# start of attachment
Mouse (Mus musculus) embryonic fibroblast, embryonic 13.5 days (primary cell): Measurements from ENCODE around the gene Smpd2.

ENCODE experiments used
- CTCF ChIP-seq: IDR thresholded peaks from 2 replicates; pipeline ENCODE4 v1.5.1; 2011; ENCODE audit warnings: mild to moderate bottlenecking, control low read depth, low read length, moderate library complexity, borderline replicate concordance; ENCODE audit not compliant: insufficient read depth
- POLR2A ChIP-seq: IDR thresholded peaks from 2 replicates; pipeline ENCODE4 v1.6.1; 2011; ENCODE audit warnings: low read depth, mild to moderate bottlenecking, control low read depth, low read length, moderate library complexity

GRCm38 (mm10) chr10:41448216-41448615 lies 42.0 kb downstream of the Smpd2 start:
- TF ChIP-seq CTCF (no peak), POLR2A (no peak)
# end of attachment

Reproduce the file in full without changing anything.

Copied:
Mouse (Mus musculus) embryonic fibroblast, embryonic 13.5 days (primary cell): Measurements from ENCODE around the gene Smpd2.

ENCODE experiments used
- CTCF ChIP-seq: IDR thresholded peaks from 2 replicates; pipeline ENCODE4 v1.5.1; 2011; ENCODE audit warnings: mild to moderate bottlenecking, control low read depth, low read length, moderate library complexity, borderline replicate concordance; ENCODE audit not compliant: insufficient read depth
- POLR2A ChIP-seq: IDR thresholded peaks from 2 replicates; pipeline ENCODE4 v1.6.1; 2011; ENCODE audit warnings: low read depth, mild to moderate bottlenecking, control low read depth, low read length, moderate library complexity

GRCm38 (mm10) chr10:41448216-41448615 lies 42.0 kb downstream of the Smpd2 start:
- TF ChIP-seq CTCF (no peak), POLR2A (no peak)